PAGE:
The act of entering an order into an inventory / order management system. There are numerous ways to enter orders into this system. Manual entry of orders is a simple way to enter individual orders at a time. File upload, is a more efficient method for entering orders. Real-time XML is an automated method, although requires some tech savy. If you are interested in a file or xml method, please contact us, and we will help.
The act of physically managing inventory, and shipping that inventory to the end customer. Typically used in reference to a third party fulfillment provider.
Invoices that are shipped with orders. Similar to packing lists, although these include payment details.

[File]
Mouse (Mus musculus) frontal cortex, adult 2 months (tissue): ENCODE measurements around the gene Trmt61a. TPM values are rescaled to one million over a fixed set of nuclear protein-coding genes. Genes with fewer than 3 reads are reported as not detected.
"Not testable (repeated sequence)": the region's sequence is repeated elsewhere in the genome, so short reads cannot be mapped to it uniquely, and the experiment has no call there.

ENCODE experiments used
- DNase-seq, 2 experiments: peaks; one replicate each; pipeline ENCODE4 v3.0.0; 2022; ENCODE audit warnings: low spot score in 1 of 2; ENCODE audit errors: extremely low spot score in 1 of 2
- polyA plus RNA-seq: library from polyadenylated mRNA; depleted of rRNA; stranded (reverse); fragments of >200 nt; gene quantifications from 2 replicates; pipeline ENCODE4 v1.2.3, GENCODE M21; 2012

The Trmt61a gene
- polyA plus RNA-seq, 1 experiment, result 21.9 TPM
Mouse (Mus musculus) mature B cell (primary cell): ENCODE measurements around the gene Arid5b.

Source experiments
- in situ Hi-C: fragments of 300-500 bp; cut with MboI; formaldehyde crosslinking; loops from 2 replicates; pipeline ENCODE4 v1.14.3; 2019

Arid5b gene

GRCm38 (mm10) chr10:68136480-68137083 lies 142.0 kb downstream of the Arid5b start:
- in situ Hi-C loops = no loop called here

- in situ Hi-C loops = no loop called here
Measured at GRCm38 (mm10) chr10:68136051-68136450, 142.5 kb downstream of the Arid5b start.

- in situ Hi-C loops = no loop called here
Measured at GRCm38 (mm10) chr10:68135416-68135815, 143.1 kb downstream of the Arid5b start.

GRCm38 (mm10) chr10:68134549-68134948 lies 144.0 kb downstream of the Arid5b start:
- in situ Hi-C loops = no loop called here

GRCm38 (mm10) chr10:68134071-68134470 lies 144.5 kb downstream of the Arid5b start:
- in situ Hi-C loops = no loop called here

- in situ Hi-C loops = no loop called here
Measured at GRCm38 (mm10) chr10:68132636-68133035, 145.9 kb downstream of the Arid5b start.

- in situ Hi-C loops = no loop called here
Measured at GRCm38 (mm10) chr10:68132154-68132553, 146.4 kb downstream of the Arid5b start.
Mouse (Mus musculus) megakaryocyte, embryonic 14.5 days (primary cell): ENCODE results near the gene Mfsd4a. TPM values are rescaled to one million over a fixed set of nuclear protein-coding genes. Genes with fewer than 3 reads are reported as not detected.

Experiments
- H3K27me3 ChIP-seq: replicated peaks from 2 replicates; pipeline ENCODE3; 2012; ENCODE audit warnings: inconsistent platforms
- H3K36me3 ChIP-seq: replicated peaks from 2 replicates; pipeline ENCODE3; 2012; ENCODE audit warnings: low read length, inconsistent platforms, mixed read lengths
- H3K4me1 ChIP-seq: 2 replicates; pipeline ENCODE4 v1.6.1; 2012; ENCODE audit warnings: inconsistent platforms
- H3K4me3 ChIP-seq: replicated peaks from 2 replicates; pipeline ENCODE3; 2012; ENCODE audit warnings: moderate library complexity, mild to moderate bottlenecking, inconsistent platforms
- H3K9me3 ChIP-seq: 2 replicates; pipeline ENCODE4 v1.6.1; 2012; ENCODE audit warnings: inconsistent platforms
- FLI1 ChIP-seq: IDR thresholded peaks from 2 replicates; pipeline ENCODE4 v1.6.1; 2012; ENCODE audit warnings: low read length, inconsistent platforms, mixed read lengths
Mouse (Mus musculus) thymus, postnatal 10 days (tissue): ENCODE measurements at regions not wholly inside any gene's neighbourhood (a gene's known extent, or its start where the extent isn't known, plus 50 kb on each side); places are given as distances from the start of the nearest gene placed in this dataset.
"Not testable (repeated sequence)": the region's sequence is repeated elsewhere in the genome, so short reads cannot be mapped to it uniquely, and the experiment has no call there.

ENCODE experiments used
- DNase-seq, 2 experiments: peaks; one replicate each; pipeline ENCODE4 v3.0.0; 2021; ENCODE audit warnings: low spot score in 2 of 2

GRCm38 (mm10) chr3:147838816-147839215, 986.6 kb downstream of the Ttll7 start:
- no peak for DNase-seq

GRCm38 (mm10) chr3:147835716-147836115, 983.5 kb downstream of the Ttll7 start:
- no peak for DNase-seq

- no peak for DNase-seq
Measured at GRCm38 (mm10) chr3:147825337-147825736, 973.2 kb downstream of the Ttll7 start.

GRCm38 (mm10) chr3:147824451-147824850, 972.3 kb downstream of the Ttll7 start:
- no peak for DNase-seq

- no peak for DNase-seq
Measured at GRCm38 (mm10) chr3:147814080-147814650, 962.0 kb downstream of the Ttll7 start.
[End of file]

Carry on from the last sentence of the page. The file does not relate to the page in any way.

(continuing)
These systems in relation to order fulfillment, or neutral points of reference, are typically web-based, which enables a fulfillment center to coordinate orders with a fulfillment client, from anywhere in the world. This allows the client to instruct the fulfillment center to ship an order with specific contents, and with a chosen shipping method. Clients are also able to use the Order Management System to modify order details, and check inventory levels.
There is a broad variety of packaging. Including carrier provided packaging, (typically provided for Express services only) cardboard boxes, jiffy-lite mailers, bubble wrap, dunnage, foam, etc. Check with your fulfillment provider to determine if there is an additional fee for packaging, and whether they have “stock cartons” included in the fees that you pay.